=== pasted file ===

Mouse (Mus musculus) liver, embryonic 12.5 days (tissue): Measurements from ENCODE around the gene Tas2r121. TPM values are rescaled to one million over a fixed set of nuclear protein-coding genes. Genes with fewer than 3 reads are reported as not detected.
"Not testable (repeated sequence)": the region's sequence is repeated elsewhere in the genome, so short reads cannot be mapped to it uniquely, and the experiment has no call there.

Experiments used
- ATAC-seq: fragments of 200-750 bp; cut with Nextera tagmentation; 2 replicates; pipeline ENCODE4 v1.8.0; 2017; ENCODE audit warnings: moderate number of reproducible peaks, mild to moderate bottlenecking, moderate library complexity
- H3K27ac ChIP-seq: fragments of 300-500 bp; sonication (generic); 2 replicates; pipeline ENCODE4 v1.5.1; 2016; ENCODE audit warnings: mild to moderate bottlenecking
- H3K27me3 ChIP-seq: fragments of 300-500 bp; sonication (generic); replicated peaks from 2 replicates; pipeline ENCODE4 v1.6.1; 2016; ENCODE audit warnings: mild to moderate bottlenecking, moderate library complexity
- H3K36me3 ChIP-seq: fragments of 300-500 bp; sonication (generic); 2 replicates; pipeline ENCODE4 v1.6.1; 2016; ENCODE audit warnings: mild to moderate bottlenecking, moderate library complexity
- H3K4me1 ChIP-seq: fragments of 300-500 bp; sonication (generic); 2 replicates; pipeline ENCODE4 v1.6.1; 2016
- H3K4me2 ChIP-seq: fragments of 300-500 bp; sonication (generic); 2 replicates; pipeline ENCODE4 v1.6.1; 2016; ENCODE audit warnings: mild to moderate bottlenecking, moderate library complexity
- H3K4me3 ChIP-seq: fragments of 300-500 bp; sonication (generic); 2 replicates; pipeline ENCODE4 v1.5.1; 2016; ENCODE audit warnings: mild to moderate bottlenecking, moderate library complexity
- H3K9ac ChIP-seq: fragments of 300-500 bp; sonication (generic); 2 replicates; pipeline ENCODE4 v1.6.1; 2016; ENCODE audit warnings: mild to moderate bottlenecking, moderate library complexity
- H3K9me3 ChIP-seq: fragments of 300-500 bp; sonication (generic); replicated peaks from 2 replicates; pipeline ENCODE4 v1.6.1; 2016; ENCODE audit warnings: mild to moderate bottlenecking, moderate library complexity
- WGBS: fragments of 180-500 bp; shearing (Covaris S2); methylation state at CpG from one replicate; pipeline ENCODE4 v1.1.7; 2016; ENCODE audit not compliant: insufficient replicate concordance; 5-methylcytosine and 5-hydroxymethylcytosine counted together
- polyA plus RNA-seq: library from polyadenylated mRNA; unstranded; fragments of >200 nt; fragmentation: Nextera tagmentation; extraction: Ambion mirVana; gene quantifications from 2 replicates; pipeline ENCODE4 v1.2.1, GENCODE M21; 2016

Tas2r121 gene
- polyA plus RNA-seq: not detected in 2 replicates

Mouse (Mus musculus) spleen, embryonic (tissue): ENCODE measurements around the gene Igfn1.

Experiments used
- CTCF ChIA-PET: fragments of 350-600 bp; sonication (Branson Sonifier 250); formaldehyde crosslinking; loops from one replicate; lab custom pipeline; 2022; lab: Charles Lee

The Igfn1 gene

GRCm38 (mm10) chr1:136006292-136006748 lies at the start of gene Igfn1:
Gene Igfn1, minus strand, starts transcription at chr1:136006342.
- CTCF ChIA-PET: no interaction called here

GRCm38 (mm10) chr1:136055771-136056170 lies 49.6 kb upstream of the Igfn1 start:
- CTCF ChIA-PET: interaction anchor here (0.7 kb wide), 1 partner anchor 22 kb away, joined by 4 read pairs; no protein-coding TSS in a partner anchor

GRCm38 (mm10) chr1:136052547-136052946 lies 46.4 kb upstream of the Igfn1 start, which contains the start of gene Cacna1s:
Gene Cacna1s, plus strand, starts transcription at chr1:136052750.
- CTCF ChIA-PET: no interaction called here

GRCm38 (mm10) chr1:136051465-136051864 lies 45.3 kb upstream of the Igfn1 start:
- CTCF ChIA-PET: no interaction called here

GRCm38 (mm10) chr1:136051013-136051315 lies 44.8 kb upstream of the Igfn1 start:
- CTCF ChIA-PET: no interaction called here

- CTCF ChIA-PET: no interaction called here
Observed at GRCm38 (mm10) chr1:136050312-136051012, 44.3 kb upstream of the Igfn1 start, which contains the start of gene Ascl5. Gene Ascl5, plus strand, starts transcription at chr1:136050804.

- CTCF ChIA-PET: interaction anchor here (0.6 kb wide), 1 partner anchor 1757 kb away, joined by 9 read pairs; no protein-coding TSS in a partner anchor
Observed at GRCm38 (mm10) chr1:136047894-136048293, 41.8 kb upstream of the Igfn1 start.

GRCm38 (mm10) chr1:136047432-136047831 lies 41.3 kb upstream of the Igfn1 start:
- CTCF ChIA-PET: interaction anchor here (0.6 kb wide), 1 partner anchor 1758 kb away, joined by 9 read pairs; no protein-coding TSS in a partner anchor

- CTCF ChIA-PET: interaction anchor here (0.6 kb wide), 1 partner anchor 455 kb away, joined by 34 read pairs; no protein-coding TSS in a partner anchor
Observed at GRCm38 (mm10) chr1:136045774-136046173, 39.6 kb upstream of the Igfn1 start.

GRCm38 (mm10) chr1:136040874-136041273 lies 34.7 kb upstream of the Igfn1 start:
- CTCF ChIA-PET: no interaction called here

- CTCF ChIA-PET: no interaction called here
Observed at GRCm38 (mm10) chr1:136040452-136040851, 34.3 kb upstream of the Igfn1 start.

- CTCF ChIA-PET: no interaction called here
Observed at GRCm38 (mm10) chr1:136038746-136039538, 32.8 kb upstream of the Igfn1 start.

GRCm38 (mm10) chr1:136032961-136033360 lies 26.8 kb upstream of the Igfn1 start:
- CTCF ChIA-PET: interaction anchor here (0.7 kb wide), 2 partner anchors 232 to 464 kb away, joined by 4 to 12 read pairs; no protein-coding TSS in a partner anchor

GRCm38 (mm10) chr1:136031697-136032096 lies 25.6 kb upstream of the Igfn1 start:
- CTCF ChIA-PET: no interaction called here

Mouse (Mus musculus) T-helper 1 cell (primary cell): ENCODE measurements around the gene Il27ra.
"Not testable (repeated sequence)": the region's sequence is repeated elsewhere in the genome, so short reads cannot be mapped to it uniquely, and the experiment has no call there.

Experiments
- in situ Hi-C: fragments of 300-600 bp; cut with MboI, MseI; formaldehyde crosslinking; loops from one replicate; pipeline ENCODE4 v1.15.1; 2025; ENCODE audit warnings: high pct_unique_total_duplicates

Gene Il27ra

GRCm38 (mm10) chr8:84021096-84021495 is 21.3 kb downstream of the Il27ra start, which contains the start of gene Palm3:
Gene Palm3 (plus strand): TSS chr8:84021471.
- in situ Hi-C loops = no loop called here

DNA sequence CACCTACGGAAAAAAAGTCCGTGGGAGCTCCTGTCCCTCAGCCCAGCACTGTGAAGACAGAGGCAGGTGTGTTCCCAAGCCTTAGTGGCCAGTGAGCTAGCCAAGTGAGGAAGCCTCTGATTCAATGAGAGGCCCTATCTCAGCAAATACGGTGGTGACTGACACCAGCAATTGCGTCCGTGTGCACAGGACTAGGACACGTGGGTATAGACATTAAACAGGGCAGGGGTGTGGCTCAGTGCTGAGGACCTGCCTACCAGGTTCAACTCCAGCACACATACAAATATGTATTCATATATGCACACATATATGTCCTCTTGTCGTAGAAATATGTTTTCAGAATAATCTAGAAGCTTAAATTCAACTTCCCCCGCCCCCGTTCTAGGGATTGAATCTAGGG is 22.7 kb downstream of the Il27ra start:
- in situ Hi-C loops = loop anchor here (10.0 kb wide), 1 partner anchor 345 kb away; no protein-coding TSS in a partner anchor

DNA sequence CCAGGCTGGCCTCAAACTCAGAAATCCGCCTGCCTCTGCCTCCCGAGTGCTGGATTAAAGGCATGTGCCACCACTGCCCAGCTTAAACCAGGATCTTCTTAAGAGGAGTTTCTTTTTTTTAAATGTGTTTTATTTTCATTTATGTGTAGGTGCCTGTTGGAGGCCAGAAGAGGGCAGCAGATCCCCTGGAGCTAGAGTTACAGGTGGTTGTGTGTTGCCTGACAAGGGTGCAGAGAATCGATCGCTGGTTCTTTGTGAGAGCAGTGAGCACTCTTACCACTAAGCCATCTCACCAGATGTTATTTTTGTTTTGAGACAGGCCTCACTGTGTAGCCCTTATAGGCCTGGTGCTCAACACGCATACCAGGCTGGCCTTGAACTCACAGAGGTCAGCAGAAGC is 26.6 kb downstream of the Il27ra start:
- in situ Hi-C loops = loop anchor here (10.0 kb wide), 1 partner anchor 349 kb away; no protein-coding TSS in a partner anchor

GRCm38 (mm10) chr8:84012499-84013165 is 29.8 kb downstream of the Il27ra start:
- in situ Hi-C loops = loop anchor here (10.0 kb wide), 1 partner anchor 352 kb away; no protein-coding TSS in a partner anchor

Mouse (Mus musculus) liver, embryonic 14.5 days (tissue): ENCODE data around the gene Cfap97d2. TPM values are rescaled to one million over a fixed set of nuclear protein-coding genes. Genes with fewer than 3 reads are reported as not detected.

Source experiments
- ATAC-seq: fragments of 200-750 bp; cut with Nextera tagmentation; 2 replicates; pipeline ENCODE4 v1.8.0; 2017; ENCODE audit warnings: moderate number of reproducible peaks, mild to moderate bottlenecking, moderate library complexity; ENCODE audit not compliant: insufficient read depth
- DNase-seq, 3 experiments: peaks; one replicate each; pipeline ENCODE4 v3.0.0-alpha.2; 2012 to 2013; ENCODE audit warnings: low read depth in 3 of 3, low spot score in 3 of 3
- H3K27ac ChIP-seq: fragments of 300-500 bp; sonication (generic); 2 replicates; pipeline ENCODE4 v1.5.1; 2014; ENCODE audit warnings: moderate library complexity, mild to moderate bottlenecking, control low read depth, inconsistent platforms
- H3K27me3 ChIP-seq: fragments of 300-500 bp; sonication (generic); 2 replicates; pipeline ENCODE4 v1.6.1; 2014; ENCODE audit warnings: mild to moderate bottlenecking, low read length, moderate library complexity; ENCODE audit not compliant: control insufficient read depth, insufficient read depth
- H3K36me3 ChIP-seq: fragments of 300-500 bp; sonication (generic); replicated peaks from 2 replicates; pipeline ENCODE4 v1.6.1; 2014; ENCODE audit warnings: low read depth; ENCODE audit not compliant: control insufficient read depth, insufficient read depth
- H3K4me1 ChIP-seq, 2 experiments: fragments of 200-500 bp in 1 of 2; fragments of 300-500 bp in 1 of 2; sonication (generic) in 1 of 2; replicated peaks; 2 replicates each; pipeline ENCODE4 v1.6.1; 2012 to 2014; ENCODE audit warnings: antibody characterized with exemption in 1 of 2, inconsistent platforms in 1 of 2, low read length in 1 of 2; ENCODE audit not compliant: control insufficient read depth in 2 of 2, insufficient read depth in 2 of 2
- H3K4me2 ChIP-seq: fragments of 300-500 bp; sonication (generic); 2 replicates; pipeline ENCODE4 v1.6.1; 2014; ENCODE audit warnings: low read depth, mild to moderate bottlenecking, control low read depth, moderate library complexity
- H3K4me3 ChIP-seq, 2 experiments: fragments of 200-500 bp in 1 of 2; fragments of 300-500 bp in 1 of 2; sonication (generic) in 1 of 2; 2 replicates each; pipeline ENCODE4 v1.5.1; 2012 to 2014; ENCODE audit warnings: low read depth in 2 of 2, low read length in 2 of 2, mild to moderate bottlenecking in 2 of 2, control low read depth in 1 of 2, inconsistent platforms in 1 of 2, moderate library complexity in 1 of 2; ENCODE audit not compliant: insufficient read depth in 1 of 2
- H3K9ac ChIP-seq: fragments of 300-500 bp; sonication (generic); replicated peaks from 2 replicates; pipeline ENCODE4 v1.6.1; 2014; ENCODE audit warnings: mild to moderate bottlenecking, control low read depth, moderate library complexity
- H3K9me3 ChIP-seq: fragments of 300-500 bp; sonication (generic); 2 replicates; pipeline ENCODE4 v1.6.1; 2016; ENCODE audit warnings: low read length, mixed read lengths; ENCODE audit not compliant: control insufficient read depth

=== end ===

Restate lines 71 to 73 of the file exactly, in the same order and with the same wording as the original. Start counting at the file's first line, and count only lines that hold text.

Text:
- H3K36me3 ChIP-seq: fragments of 300-500 bp; sonication (generic); replicated peaks from 2 replicates; pipeline ENCODE4 v1.6.1; 2014; ENCODE audit warnings: low read depth; ENCODE audit not compliant: control insufficient read depth, insufficient read depth
- H3K4me1 ChIP-seq, 2 experiments: fragments of 200-500 bp in 1 of 2; fragments of 300-500 bp in 1 of 2; sonication (generic) in 1 of 2; replicated peaks; 2 replicates each; pipeline ENCODE4 v1.6.1; 2012 to 2014; ENCODE audit warnings: antibody characterized with exemption in 1 of 2, inconsistent platforms in 1 of 2, low read length in 1 of 2; ENCODE audit not compliant: control insufficient read depth in 2 of 2, insufficient read depth in 2 of 2
- H3K4me2 ChIP-seq: fragments of 300-500 bp; sonication (generic); 2 replicates; pipeline ENCODE4 v1.6.1; 2014; ENCODE audit warnings: low read depth, mild to moderate bottlenecking, control low read depth, moderate library complexity